Typically, the aforementioned fibers used in the flocking process are all approximately the same length. However, fiberballs of varying sizes are produced from these generally uniform fibers because of the aforementioned process of fibers embedding in the spaces between other fibers, but with their ends somewhat removed from the common center. The more fibers that are embedded in this way, the larger the diameter of the fiberball becomes. Thus the size of the fiberball is related the number of fibers that became embedded in the fiberball during its formation. Generally, current fiber flocking technology limits the flocking fiber size to between about 0.020 and 0.250 inches. Accordingly, fiberballs are available in a variety of sizes having radii beginning in this range, but extending out to indefinite larger sizes. The choice of the size or sizes of fiberballs to be used in the resin matrix material for the most part depends on its application. For example, in a thermally or electrically conductive material used as a structural adhesive, the fiberball would ideally be no larger in diameter than the desired bondline thickness. This limitation in size ensures a proper bond between the two surfaces being joined by the adhesive. Similarly, when employed in an application such as a parasitic layer, the fiberballs would best be no larger than the desired thickness of the layer. This is not to say that the fiberballs could not be smaller than the layer thickness. Especially in parasitic layers, which could be quite thick compared to an adhesive bondline, the fiberballs might be smaller. In such a case, several layers of fiberball could be formed within the parasitic layer. Generally, the above-described sizing is also applicable to resin matrix material where enhanced dielectric loss characteristics or heat dissipation capability are desired.

It is the unique structure of the fiberball that makes them advantageous for use in resin matrix materials as fillers to enhance thermal and/or electrical conductivity, dielectric loss characteristics, and heat dissipation capacity. The fiberballs, because of their radially disposed fibers, can be utilized to create an isotropic material, i.e. one having the same properties along all axes. It should be noted that a few fibers will attach crosswise during the forming of the fiberballs, mostly on the outer surface of the fiberball. However, it has been found that these few crosswise fibers will not adversely effect the isotropic properties of the fiberballs.

Fiberballs are mechanically stable when mixed into a resin. Capillary forces cause the resin to wick into the porous fiberball structure. Once the interconnections between fibers in the fiberball becomes saturated with resin, they are not easily crushed. This makes the manufacture and use of fiberball-doped resin matrix materials simple and inexpensive. If the fiberball can be mixed into the resin without great turbulence, no special precautions need to be taken. The fiberballs will saturate in the resin before any damage is sustained. However, it has been found that if rough mixing is required, the fiberballs are less likely to be damaged if they are first "washed" with resin before being mixed. This wash could entail spraying or dipping the fiberballs, among other methods. The key is to saturate the fiber interconnections within the fiberball before it is subjected to any rough handling.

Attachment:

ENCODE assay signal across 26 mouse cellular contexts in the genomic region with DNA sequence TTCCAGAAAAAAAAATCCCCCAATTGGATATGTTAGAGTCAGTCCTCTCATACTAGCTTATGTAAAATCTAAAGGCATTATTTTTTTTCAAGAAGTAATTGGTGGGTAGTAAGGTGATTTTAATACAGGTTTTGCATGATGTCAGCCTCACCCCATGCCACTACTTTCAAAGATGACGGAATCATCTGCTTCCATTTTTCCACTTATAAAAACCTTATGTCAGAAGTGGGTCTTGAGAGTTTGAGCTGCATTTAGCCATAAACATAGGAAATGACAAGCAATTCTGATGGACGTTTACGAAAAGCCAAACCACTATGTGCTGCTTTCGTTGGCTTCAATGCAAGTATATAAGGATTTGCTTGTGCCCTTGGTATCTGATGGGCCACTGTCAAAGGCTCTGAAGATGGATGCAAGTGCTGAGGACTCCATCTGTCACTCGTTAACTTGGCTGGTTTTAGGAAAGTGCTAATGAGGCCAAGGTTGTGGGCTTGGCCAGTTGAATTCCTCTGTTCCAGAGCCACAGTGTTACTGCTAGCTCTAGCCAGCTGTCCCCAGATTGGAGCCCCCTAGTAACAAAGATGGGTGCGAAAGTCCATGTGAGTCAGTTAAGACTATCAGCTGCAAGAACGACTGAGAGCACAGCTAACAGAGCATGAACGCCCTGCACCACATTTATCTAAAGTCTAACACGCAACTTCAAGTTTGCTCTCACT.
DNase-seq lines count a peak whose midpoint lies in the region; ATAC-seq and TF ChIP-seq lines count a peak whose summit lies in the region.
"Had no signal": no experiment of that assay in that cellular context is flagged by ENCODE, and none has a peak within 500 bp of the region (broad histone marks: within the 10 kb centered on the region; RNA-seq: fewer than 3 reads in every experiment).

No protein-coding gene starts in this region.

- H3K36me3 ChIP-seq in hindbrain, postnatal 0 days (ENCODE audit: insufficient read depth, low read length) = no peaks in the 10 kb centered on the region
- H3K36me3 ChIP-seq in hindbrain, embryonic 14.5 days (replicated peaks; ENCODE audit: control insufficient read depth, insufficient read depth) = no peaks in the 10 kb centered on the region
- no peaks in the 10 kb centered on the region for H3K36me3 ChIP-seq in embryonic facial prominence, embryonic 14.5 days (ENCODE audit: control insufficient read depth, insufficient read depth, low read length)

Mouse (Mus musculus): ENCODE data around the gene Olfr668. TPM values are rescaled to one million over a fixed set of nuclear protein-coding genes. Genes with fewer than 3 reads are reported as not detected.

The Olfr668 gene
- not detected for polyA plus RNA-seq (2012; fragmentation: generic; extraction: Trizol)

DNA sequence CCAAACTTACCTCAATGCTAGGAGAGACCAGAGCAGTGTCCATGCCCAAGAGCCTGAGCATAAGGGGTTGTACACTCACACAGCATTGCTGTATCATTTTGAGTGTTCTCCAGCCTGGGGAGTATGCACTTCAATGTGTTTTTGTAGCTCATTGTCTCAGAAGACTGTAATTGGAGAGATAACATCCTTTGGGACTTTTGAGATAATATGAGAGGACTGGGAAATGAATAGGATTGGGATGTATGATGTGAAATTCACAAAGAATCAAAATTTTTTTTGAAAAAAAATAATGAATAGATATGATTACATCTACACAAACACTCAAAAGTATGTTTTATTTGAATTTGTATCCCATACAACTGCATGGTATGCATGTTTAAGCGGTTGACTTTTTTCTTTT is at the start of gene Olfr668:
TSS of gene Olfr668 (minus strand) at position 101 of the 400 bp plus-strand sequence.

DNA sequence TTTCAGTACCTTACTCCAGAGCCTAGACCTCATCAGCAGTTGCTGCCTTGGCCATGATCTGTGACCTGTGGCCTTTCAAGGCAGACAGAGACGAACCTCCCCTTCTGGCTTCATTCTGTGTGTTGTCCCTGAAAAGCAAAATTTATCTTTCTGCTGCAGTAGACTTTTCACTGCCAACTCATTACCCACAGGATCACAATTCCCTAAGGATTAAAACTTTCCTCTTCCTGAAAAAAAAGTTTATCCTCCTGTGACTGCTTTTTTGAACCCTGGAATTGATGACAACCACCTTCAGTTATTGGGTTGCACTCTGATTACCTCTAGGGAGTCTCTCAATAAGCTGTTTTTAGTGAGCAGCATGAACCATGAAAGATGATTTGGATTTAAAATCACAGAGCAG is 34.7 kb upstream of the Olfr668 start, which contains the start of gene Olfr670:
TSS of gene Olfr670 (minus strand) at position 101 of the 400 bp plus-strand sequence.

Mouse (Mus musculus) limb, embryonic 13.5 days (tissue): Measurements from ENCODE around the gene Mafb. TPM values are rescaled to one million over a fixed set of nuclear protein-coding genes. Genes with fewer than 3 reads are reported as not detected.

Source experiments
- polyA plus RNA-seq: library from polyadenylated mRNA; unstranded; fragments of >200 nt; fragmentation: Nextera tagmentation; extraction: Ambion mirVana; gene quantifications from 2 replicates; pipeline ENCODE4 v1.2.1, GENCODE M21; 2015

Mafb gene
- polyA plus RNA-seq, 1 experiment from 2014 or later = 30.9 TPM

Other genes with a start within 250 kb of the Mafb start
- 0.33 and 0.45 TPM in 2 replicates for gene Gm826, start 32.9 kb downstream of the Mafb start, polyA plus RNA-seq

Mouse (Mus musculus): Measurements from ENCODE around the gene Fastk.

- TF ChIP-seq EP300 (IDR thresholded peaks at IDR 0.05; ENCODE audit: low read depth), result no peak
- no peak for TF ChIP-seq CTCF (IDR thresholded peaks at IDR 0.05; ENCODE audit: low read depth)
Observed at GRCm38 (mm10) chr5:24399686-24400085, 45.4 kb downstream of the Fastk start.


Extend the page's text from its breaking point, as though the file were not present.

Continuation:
Preferred embodiments of the present invention will now be described with reference to the drawings. FIG. 1 shows two plates 12 joined together with an adhesive layer 13. The adhesive layer 13 comprises an adhesive resin 14 that has been doped with fiberballs 16. These fiberballs 16 are preferable made from carbon fibers. This preference stems from the fact that carbon fibers with a wide range of electrical and thermal properties are commercially available. For instance, if the resin matrix material is desired to have an extremely high electrical and thermal conductivity, vapor grown carbon fibers are available with electrical resistivity as low as about 0.6 μΩ-m and thermal conductivity as high as about 3000 W/m-K. However, it should be noted that the cost of vapor grown carbon fibers is relatively high. Therefore, pitch based carbon fibers are preferred for applications calling for high electrical and thermal conductivity where cost is also a concern. This type of fiber is not as conductive as the vapor grown variety (i.e. electrical resistivity in the order of 1.2 μΩ-m and thermal conductivity on the order of 1000 W/m-K). However, the ratio of conductivity to cost is higher for pitch based fibers. On the other hand, if the resin matrix material is desired to have a dielectric loss characteristic, carbon fibers with relatively high resistivity are preferred. Pan based carbon fibers are available to meet this need. These types of carbon fiber exhibit electrical resistivity over a range of 103 to 1010 μΩ-m, making them suitable for the aforementioned dielectric loss applications. Another advantage of carbon fibers is that they will not corrode. Conventional resin matrix materials often employ metallic whiskers which are susceptible to corrosion. This corrosion degrades the thermal and electrical conductivity of the material.